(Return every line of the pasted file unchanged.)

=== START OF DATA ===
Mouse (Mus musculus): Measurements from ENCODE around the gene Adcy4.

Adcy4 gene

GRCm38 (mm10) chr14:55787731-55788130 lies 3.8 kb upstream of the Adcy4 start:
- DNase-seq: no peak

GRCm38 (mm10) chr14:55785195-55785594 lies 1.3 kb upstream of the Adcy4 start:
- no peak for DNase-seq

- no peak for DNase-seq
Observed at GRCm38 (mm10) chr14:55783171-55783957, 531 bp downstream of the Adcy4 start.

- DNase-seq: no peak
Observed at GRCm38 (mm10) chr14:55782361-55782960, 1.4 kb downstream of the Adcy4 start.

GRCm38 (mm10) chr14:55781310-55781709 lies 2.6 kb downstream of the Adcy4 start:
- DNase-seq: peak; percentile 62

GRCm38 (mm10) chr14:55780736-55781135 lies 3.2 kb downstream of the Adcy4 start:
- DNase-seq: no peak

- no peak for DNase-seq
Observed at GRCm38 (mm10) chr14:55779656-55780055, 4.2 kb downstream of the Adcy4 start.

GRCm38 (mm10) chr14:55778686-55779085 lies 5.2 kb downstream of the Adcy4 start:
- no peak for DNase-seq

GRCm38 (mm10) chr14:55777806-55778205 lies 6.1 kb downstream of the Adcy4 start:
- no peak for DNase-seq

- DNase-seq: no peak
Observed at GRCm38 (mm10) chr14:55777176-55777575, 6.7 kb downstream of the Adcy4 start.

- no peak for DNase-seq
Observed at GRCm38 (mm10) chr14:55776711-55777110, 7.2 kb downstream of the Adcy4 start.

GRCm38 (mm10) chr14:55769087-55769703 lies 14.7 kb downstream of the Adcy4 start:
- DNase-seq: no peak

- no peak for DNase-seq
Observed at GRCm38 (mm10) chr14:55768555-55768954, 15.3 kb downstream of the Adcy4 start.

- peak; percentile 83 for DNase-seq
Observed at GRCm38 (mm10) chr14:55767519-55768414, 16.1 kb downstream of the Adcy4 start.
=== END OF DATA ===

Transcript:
Mouse (Mus musculus): Measurements from ENCODE around the gene Adcy4.

Adcy4 gene

GRCm38 (mm10) chr14:55787731-55788130 lies 3.8 kb upstream of the Adcy4 start:
- DNase-seq: no peak

GRCm38 (mm10) chr14:55785195-55785594 lies 1.3 kb upstream of the Adcy4 start:
- no peak for DNase-seq

- no peak for DNase-seq
Observed at GRCm38 (mm10) chr14:55783171-55783957, 531 bp downstream of the Adcy4 start.

- DNase-seq: no peak
Observed at GRCm38 (mm10) chr14:55782361-55782960, 1.4 kb downstream of the Adcy4 start.

GRCm38 (mm10) chr14:55781310-55781709 lies 2.6 kb downstream of the Adcy4 start:
- DNase-seq: peak; percentile 62

GRCm38 (mm10) chr14:55780736-55781135 lies 3.2 kb downstream of the Adcy4 start:
- DNase-seq: no peak

- no peak for DNase-seq
Observed at GRCm38 (mm10) chr14:55779656-55780055, 4.2 kb downstream of the Adcy4 start.

GRCm38 (mm10) chr14:55778686-55779085 lies 5.2 kb downstream of the Adcy4 start:
- no peak for DNase-seq

GRCm38 (mm10) chr14:55777806-55778205 lies 6.1 kb downstream of the Adcy4 start:
- no peak for DNase-seq

- DNase-seq: no peak
Observed at GRCm38 (mm10) chr14:55777176-55777575, 6.7 kb downstream of the Adcy4 start.

- no peak for DNase-seq
Observed at GRCm38 (mm10) chr14:55776711-55777110, 7.2 kb downstream of the Adcy4 start.

GRCm38 (mm10) chr14:55769087-55769703 lies 14.7 kb downstream of the Adcy4 start:
- DNase-seq: no peak

- no peak for DNase-seq
Observed at GRCm38 (mm10) chr14:55768555-55768954, 15.3 kb downstream of the Adcy4 start.

- peak; percentile 83 for DNase-seq
Observed at GRCm38 (mm10) chr14:55767519-55768414, 16.1 kb downstream of the Adcy4 start.